What it is: Just as the name indicates, the service offers free phone listings. While it can be used from either landlines or cellphones, the service, launched by Jingle Networks, most certainly takes advantage of an increase in mobile lifestyles and a general desire to get information anywhere, anytime.
How it works: It applies a Google-style contextual, click-based ad model to a time-tested service. Call 1-800-FREE411 and ask for the phone number to the local pizzeria and you might first hear a 10-second sponsored listing from a similar business, say Dominos Pizza. Advertisers pay per phone call (as opposed to the web's pay-per-click model).
Who's behind it: George Garrick, who formerly headed Wine.com, the internet's largest wine retailer, launched Jingle Networks in September. In April Jingle announced it raised $26 million in series B financing from Liberty Associated Partners, First Round Capital, IDG Ventures and Comcast Interactive Capital.
Who's using it: On the advertising front, Jingle said it has signed up Dominos, Progressive Insurance, Enterprise Rent-a-Car and 1-800-Flowers. Jingle claims consumer use has been generated solely by word of mouth. Free 411 claims to have fielded more than 11 million calls in May from 3 million unique consumers, a 22% increase from April's volume.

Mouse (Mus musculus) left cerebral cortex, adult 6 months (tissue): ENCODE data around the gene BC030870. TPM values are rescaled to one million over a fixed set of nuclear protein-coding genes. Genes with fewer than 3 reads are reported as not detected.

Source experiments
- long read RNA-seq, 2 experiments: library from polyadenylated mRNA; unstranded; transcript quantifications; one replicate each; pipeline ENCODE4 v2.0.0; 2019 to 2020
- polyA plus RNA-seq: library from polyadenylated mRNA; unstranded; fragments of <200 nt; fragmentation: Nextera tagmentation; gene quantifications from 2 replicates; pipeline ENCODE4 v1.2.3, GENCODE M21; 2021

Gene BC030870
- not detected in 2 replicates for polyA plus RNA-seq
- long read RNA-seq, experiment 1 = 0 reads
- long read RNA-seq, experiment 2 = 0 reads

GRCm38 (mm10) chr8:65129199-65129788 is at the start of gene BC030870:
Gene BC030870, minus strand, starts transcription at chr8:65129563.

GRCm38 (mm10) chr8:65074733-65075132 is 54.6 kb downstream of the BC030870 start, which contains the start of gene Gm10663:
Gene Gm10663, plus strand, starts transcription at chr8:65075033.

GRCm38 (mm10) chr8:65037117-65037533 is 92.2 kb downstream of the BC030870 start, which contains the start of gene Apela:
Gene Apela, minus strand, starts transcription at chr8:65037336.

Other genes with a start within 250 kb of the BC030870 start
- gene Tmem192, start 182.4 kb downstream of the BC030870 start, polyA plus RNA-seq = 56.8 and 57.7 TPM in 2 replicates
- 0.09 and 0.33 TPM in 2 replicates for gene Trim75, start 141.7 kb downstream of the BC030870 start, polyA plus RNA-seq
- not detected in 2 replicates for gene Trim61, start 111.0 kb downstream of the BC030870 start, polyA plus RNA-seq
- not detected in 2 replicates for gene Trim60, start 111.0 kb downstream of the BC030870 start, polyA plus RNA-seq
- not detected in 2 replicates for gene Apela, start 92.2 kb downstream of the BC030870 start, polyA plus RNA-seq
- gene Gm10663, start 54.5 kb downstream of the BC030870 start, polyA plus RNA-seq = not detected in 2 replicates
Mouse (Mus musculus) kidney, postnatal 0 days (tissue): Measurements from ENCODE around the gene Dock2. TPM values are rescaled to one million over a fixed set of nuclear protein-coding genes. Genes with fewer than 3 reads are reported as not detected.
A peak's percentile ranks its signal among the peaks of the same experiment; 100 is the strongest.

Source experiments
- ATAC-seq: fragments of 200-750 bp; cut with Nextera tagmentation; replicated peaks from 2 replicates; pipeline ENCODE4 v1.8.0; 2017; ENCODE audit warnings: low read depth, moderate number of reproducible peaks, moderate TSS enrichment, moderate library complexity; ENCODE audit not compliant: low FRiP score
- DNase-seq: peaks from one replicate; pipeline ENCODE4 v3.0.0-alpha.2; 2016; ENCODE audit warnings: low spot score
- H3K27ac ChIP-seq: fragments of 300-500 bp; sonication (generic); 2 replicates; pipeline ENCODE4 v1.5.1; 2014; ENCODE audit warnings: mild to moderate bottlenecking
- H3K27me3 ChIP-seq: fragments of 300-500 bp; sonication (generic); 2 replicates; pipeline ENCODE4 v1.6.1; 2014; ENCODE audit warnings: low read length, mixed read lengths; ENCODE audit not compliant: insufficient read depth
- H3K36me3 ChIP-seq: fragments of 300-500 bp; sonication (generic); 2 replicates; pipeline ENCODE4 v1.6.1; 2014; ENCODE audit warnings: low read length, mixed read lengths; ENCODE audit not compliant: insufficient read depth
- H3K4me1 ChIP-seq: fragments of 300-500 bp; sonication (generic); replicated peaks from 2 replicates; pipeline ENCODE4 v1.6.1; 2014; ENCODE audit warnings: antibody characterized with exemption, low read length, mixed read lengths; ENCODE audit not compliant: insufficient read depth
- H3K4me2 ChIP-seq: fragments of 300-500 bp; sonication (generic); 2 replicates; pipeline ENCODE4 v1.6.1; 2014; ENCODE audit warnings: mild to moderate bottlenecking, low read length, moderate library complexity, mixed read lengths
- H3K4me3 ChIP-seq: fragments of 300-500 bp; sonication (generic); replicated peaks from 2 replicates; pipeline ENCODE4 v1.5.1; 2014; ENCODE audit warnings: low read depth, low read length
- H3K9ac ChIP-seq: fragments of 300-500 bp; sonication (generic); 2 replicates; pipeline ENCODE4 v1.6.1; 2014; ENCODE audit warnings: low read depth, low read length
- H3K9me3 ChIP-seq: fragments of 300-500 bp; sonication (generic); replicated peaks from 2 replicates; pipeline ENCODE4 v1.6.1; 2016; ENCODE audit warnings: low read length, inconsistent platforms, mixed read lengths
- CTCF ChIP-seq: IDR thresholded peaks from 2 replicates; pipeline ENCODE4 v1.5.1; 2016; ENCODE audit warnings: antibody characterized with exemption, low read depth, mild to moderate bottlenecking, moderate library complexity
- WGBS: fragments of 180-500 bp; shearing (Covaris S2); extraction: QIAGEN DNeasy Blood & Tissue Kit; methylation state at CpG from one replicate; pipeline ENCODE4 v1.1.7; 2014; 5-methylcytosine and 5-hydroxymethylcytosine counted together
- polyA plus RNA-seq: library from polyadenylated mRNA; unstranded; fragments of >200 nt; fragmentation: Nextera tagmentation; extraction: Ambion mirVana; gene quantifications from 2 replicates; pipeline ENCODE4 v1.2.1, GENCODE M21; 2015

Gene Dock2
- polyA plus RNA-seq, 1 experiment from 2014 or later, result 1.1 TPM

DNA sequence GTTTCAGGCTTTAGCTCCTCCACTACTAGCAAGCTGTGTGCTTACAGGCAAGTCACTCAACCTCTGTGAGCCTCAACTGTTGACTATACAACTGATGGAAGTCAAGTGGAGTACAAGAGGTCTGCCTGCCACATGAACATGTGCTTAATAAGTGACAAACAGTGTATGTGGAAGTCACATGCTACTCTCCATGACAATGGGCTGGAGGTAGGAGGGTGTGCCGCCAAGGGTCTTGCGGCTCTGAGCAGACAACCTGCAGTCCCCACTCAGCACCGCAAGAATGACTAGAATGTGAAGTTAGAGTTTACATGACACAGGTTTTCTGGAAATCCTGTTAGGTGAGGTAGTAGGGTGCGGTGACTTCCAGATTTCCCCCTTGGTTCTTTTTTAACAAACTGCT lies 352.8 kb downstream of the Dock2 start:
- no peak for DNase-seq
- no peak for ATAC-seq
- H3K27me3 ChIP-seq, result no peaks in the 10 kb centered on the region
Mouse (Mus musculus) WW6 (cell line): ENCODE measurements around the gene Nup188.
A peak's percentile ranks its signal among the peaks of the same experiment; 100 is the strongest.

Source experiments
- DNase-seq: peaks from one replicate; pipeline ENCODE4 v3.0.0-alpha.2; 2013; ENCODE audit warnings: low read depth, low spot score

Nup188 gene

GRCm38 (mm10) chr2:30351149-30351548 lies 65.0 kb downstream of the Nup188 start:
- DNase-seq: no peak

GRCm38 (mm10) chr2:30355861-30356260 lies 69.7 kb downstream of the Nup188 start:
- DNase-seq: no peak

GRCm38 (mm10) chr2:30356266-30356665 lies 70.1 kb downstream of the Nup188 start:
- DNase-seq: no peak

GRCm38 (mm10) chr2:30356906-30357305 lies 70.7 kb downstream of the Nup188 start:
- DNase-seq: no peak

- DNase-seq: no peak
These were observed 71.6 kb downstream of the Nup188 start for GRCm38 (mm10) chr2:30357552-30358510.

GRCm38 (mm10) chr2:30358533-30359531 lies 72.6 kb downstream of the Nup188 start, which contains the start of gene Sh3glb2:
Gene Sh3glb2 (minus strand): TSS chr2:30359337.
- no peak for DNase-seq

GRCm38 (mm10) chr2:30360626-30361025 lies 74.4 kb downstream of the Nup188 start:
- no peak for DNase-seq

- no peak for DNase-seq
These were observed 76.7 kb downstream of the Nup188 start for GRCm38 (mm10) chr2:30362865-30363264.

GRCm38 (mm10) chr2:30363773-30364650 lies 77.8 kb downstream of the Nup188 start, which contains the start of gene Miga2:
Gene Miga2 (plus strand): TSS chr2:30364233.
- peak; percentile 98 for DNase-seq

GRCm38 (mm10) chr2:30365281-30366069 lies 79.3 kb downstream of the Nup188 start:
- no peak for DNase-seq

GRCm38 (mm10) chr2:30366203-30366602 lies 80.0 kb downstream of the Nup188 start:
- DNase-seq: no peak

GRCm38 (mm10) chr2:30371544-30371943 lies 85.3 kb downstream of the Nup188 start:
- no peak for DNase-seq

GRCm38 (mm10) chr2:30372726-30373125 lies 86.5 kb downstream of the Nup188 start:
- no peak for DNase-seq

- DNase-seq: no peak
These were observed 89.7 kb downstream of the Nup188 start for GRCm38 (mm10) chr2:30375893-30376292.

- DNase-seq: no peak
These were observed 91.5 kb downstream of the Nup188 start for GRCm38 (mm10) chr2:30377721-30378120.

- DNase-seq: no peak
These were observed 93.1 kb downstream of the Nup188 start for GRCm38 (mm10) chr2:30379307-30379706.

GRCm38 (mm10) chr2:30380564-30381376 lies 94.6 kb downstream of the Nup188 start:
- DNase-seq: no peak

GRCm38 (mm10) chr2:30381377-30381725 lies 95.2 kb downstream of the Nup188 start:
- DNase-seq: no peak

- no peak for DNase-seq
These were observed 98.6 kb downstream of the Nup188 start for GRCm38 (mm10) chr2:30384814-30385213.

Challengers: Of course cellphone carriers all offer directory assistance services -- for a fee. But a crop of new text-messaging services is also emerging. Google SMS, for example, lets users text a name or type of business and location -- city or ZIP code -- to "GOOGL" (46645) and receive listings in the area.